Earlier this month, Sen. Marco Rubio sent a letter to the Departments of Justice and Education seeking to blame the Parkland, Florida shooting on 2014 guidelines originally intended to combat "school-to-prison pipeline" policies.
In a recent Salon.com article, California Western Professor India Thusi explains how the Obama-era guidelines sought to address hypercriminalization in schools. "Following the Columbine shooting [in 1999], many schools responded by adopting these harsh zero-tolerance policies," says Thusi. "They were well-intended, but what they ended up creating was a school environment where many students of color were being criminalized."
According to Thusi, this happened by way of excessive referrals to the criminal justice system for minor acts of disciplinary misconduct and the use of suspensions and expulsions in a discriminatory manner. The article further describes a disproportionate number of impacted students with learning disabilities and histories of poverty, abuse, or neglect—who would benefit from additional educational and counseling services, rather than isolative regulations.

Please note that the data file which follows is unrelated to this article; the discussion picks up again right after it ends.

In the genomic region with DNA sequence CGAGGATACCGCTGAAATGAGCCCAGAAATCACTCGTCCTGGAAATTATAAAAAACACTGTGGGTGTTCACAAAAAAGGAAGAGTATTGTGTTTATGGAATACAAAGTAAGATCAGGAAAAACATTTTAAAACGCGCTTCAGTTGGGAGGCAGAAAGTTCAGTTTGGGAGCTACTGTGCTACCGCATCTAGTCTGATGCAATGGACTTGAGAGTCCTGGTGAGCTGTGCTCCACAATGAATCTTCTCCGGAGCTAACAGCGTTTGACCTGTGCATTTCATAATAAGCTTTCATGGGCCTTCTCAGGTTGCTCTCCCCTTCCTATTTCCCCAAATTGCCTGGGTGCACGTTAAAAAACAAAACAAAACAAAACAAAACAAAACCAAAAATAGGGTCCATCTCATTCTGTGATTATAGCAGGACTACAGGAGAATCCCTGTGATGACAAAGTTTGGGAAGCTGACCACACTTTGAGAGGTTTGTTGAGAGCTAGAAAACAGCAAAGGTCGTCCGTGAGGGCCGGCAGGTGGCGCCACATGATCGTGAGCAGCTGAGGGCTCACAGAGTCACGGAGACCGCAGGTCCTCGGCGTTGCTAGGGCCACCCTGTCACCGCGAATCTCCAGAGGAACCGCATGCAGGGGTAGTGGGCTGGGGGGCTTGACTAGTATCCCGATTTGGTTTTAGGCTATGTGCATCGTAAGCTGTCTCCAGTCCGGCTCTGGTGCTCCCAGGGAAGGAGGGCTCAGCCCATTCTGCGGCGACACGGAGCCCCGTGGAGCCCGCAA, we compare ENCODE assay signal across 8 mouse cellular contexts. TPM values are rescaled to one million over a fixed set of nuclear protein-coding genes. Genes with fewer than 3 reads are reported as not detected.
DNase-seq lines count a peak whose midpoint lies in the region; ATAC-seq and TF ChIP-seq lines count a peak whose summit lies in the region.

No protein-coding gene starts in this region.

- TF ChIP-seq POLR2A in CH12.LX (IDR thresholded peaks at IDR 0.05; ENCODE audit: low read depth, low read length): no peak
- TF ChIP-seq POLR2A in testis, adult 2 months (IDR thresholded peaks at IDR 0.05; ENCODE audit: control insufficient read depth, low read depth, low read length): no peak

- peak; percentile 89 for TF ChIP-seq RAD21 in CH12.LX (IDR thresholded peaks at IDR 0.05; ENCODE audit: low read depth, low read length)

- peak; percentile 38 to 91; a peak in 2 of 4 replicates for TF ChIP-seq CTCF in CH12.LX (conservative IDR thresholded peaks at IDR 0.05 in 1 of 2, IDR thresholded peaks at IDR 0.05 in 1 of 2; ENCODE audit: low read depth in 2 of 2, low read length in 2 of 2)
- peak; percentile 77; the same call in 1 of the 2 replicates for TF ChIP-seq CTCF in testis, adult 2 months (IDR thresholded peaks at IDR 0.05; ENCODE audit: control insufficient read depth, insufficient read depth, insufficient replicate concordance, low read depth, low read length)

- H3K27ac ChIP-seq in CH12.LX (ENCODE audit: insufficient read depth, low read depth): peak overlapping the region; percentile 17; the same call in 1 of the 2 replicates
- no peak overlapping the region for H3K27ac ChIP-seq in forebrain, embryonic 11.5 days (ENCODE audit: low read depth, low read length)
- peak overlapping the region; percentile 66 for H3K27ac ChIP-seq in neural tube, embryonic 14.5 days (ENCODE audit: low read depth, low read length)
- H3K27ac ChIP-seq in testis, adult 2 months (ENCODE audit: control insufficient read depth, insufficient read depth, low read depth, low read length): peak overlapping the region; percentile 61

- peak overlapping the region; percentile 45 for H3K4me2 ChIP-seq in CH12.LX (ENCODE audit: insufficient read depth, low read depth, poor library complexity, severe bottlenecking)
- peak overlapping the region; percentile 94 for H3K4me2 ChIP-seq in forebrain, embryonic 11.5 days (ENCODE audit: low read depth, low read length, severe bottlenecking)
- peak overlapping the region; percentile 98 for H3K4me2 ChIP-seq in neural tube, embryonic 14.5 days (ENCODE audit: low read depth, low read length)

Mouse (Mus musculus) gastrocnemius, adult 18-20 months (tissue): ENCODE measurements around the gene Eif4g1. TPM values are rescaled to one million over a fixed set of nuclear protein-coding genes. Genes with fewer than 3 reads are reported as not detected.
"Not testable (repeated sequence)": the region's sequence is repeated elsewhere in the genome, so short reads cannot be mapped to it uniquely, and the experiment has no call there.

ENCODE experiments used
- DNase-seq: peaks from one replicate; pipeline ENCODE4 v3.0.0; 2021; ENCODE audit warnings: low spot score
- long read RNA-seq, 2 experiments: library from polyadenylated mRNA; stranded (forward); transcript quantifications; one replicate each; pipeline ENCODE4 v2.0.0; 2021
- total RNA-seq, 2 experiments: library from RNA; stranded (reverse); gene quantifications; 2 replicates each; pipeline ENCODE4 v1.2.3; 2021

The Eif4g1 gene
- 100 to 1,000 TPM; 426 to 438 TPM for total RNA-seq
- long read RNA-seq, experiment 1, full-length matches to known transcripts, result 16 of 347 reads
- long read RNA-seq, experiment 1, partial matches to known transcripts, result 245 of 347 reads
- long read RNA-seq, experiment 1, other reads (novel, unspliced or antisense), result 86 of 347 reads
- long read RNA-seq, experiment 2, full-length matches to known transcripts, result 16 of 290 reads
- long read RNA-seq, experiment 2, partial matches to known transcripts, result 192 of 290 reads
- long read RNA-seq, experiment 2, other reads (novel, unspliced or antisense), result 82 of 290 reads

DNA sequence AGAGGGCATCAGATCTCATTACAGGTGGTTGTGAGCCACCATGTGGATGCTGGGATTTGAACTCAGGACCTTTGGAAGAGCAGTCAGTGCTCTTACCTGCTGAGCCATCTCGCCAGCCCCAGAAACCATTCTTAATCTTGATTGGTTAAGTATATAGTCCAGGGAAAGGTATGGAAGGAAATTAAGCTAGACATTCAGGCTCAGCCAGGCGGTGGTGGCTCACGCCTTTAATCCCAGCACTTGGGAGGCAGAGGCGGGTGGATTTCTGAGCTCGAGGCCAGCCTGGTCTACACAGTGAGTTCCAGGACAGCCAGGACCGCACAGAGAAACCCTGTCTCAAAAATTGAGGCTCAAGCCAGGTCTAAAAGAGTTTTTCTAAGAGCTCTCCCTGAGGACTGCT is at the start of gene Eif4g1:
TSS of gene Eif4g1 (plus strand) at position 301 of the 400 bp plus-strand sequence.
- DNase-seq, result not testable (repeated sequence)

In January 2014, the DOE detailed various ways that schools could reduce the use of suspension, expulsion, and calls to law enforcement to deal with disciplinary problems, including early interventions and efforts to create a more positive, friendly school environment that encourages sociable behavior.
Now, the Trump administration seems keen to resurrect decades-old reactionary strategies within the U.S. education system. "If you adopt harsh disciplinary practices and turn schools into prisons and teachers into military personnel," says Thusi, "you only create an environment where students are less inclined to reach out to teachers and administrators when they need assistance or when they have valuable information to share."
Read the full Salon.com article at https://www.salon.com/2018/03/21/trump-exploits-parkland-shooting-by-trying-to-push-more-kids-out-of-school/.